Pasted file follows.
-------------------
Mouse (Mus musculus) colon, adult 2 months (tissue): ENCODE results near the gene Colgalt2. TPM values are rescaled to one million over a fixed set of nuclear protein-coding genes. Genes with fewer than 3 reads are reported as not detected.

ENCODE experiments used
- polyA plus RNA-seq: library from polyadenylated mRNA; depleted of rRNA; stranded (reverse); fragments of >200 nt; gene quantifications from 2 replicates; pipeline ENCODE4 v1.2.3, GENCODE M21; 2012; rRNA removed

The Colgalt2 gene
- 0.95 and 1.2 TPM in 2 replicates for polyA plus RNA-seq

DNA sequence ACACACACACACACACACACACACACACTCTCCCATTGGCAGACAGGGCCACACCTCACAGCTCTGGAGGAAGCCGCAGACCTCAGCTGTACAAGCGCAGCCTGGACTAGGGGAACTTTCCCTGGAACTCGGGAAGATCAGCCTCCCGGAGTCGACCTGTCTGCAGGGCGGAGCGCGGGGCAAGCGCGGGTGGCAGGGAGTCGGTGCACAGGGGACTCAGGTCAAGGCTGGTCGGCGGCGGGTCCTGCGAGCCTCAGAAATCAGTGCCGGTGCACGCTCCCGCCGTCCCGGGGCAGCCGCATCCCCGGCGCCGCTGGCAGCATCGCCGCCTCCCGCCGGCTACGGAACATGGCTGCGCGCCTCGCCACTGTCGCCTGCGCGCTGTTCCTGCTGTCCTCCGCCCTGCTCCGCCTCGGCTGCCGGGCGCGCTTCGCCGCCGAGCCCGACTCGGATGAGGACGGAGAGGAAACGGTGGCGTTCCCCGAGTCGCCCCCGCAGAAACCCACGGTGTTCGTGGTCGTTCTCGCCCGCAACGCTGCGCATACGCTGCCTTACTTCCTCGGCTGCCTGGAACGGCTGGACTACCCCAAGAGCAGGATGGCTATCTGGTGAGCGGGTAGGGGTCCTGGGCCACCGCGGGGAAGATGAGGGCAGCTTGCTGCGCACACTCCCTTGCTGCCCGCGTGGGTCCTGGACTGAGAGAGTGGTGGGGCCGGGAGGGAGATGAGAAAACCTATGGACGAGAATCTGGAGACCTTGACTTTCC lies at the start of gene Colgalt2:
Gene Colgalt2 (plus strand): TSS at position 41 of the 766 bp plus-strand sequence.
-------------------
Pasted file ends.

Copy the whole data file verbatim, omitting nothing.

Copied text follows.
Mouse (Mus musculus) colon, adult 2 months (tissue): ENCODE results near the gene Colgalt2. TPM values are rescaled to one million over a fixed set of nuclear protein-coding genes. Genes with fewer than 3 reads are reported as not detected.

ENCODE experiments used
- polyA plus RNA-seq: library from polyadenylated mRNA; depleted of rRNA; stranded (reverse); fragments of >200 nt; gene quantifications from 2 replicates; pipeline ENCODE4 v1.2.3, GENCODE M21; 2012; rRNA removed

The Colgalt2 gene
- 0.95 and 1.2 TPM in 2 replicates for polyA plus RNA-seq

DNA sequence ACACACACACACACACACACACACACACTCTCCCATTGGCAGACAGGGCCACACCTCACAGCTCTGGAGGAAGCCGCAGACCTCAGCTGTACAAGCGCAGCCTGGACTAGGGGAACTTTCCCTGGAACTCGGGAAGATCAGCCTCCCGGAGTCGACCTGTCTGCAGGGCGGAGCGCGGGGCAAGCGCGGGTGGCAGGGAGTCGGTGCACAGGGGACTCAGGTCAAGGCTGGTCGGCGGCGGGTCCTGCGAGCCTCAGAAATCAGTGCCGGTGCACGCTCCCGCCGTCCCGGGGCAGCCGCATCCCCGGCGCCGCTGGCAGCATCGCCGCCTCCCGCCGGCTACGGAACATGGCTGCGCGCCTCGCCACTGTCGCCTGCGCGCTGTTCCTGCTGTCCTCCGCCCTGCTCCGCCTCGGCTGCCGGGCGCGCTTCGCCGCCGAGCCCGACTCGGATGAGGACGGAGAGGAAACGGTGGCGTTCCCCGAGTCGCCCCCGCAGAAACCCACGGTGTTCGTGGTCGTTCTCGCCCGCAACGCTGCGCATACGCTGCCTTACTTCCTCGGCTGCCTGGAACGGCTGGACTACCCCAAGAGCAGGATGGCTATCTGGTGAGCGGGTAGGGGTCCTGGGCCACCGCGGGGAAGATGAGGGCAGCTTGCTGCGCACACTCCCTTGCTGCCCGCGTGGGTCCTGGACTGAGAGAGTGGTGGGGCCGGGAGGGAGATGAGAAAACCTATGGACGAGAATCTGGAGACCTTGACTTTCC lies at the start of gene Colgalt2:
Gene Colgalt2 (plus strand): TSS at position 41 of the 766 bp plus-strand sequence.